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posted by Fnord666 on Sunday February 26 2017, @03:51AM   Printer-friendly
from the the-good-thing-about-standards dept.

The ITU has announced draft technical requirements for 5G mobile technology:

The total download capacity for a single 5G cell must be at least 20Gbps, the International Telcommunication Union (ITU) has decided. In contrast, the peak data rate for current LTE cells is about 1Gbps. The incoming 5G standard must also support up to 1 million connected devices per square kilometre, and the standard will require carriers to have at least 100MHz of free spectrum, scaling up to 1GHz where feasible.

These requirements come from the ITU's draft report on the technical requirements for IMT-2020 (aka 5G) radio interfaces, which was published Thursday. The document is technically just a draft at this point, but that's underselling its significance: it will likely be approved and finalised in November this year, at which point work begins in earnest on building 5G tech.

[...] Under ideal circumstances, 5G networks should offer users a maximum latency of just 4ms, down from about 20ms on LTE cells. The 5G spec also calls for a latency of just 1ms for ultra-reliable low latency communications (URLLC).

Original Submission

Related Stories

Intel Announces Development of 5G Modems (Due in 2019) 11 comments

Intel Announces XMM 8060 5G & XMM 7660 Category 19 LTE Modems, Both Due in 2019

Intel last week announced that its first commercial 5G modem, the XMM 8060, is now under development and will ship in a couple of years. As part of the announcement, the company reiterated its plans to offer a top-to-bottom XMM 8000 family of 5G modems for various applications, including smartphones, PCs, buildings and vehicles. In addition, the company announced its XMM 7660 Cat-19 LTE modem that supports download speeds of up to 1.6 Gbps, which will be available in 2019.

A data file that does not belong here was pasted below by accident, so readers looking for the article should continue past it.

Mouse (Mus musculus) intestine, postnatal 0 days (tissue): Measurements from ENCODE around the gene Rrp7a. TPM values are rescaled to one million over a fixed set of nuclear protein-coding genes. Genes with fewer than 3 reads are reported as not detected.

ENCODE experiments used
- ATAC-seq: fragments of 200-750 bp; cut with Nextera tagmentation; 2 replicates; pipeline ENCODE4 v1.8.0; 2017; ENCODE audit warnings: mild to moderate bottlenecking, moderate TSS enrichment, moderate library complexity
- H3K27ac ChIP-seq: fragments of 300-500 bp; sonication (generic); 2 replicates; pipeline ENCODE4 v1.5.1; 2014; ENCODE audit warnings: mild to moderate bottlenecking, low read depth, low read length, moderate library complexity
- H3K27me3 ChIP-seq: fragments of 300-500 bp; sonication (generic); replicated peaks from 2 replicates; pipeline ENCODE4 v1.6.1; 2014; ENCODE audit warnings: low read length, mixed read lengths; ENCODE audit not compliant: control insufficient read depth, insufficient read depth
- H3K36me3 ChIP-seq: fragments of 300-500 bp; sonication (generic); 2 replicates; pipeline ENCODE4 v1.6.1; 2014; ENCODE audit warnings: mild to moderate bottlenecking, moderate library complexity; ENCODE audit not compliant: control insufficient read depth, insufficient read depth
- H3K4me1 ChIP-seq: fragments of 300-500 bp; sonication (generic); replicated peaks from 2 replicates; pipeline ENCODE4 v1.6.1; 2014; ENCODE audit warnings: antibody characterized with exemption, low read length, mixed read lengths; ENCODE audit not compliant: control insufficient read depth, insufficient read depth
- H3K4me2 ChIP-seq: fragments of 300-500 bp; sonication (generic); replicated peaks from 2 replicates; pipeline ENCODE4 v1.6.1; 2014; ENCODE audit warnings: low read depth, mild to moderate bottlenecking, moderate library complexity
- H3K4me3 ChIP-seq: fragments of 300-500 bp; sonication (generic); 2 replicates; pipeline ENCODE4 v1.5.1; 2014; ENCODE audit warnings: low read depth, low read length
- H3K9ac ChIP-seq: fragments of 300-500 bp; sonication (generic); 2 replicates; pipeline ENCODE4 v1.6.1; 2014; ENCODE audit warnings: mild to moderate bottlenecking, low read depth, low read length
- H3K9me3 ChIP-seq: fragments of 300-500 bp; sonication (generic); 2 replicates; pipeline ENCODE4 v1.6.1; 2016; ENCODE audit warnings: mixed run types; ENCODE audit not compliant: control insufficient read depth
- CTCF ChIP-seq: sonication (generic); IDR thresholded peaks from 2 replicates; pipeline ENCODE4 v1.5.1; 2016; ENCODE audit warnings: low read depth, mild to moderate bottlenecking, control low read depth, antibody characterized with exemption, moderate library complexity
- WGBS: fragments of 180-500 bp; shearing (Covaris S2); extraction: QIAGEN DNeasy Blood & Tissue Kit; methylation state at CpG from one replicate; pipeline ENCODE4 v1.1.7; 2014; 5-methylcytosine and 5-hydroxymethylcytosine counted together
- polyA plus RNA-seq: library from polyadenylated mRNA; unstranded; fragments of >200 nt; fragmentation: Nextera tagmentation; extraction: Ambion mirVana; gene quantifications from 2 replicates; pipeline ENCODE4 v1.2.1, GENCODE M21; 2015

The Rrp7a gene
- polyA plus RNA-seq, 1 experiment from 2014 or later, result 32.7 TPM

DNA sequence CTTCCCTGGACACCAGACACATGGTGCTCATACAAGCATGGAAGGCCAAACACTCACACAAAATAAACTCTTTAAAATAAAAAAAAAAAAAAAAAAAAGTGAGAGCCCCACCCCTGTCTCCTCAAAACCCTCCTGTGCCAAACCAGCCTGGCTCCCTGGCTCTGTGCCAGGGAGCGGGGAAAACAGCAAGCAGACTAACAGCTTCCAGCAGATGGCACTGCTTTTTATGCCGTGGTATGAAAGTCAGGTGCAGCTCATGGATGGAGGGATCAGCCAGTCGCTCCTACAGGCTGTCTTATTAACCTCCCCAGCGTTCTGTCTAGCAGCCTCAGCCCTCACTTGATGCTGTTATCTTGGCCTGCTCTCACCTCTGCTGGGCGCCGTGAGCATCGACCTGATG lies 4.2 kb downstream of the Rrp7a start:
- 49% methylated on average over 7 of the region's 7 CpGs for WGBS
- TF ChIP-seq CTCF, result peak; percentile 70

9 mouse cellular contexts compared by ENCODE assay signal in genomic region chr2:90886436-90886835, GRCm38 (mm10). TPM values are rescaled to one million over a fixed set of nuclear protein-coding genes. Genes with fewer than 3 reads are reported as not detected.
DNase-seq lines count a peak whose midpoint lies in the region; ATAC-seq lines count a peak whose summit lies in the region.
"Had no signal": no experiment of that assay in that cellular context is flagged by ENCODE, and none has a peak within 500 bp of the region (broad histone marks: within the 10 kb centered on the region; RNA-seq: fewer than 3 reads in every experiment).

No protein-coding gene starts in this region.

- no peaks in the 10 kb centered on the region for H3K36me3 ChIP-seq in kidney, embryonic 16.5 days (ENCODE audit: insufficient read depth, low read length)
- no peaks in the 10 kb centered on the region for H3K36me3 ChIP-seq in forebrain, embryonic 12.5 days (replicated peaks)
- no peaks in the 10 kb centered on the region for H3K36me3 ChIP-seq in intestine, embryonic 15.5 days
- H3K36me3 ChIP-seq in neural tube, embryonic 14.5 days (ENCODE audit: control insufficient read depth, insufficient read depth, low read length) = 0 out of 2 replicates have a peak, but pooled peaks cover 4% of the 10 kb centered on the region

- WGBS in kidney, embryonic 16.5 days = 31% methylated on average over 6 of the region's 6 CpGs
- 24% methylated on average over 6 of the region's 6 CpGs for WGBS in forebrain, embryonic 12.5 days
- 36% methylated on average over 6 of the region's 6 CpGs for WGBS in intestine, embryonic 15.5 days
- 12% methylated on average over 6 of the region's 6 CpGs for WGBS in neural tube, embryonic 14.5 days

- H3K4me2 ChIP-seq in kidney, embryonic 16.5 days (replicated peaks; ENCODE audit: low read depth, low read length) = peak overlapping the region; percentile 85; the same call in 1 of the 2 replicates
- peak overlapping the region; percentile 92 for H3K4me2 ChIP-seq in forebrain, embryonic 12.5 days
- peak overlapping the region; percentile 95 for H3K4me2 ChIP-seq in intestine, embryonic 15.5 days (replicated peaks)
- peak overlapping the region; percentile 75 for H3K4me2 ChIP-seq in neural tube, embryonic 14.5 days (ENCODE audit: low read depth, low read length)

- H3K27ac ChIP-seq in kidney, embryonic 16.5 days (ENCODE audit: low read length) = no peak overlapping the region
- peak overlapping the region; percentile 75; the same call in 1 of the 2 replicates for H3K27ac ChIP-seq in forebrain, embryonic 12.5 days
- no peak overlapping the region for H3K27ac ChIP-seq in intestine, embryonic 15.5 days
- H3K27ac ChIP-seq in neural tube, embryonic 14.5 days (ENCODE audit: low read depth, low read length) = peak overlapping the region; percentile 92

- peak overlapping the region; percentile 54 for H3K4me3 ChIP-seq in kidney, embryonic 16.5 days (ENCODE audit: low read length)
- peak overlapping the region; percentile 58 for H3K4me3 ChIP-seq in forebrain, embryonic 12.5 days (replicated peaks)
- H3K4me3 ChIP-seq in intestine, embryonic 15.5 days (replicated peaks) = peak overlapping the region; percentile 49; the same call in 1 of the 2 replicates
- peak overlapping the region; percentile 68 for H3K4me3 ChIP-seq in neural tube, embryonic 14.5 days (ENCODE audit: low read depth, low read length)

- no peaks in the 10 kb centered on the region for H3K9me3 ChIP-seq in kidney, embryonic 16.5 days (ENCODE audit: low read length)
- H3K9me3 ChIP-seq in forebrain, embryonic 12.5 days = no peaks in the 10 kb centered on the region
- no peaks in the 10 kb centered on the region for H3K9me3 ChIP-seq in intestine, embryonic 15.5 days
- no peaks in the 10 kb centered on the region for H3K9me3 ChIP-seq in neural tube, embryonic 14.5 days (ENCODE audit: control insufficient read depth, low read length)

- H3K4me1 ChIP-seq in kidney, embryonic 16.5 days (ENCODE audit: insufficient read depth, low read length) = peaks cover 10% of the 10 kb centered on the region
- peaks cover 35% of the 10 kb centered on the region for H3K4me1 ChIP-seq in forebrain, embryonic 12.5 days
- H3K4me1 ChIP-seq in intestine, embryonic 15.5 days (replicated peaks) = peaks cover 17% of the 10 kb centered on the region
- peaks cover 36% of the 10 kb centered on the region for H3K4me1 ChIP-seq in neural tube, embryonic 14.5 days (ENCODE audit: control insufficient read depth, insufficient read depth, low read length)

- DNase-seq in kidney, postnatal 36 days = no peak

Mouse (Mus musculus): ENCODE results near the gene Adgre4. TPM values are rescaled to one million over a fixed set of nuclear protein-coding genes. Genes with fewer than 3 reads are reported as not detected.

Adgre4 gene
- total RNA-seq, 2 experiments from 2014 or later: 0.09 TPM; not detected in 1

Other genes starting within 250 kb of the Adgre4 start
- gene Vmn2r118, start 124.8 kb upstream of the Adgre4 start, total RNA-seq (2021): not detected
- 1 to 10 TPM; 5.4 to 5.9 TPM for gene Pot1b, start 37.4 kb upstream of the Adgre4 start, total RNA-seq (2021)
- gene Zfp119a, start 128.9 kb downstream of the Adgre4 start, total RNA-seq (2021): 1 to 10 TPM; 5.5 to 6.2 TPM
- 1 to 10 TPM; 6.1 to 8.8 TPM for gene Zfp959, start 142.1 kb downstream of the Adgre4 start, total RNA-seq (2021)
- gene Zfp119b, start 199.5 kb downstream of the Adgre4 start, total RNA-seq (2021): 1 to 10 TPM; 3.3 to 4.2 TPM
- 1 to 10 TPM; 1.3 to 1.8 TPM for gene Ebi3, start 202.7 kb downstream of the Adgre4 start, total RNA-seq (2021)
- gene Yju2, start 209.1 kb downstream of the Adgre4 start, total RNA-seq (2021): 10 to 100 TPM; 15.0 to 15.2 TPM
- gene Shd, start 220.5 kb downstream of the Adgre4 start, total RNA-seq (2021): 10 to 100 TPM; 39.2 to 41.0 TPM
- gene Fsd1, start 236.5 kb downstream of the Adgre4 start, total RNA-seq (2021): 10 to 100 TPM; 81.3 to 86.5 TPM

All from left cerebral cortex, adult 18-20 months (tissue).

At present, Intel's 5G Mobile Trial Platform is used to test 5G technologies in different locations around the world. For example, one of such devices installed aboard the Tallink Silja Europa cruise ship is used to enable Internet connectivity to passengers while in port in Tallinn, Estonia, (where another 5G MTP is installed) and the nearby area. Meanwhile, Intel's 5G Modem for client applications is evolving as well. Intel said that devices powered by the silicon can now make calls over the 28 GHz band. The 5G MTP will be used for its purposes for a while and will even gain new capabilities over time, but the company is working on a family of commercial modems that will be used for mass applications sometimes in 2019 and onwards. The Intel XMM 8000-series multi-mode modems will operate in both sub-6 GHz and millimeter wave global spectrum bands, combining support for existing and next-gen radios. Intel does detail the whole lineup two years before the launch but indicates that it will be able to address smartphones, PCs, vehicles, and fixed wireless consumer premise equipment (CPE).

Previously: ITU Defines "5G" as up to 20 Gbps, 2018 Olympics Demo Planned
5G Gets a Shot in the Arm From the FCC
3GPP Sets 2018 as Freeze Date for 5G Air Interfaces
5G Draft Technical Requirements Announced

Original Submission

Verizon to Launch 5G in Up to Five Cities by the End of 2018 10 comments

Verizon will launch "5G" wireless service in three to five cities by the end of next year, starting with Sacramento, California:

Verizon is getting closer to releasing its first commercial 5G network, with the company announcing today that it plans on launching 5G in three to five cities by the end of next year. The rollout starts with Sacramento, California sometime in the second half of 2018.

Verizon press release.

Related: 5G Draft Technical Requirements Announced
Intel Announces Development of 5G Modems (Due in 2019)

Original Submission

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  • (Score: 0) by Anonymous Coward on Sunday February 26 2017, @04:33PM

    by Anonymous Coward on Sunday February 26 2017, @04:33PM (#471901)

    Here's hoping we get some real unlimited plans with this tech. I'm fine with rate limited like 10Mb/s max, unmetered, $50/mo. Or half the price and twice the speed, since I'm dreaming.

    • (Score: 2) by kazzie on Sunday February 26 2017, @07:50PM

      by kazzie (5309) Subscriber Badge on Sunday February 26 2017, @07:50PM (#471976)

      I'm on a grandfathered 3G unlimited plan, paying peanuts for it. (I suppose that's rate limited by design.) I won't touch 4G as it stands (in the UK) as even the best SIM-only plans will be more expensive, and come with data caps applied.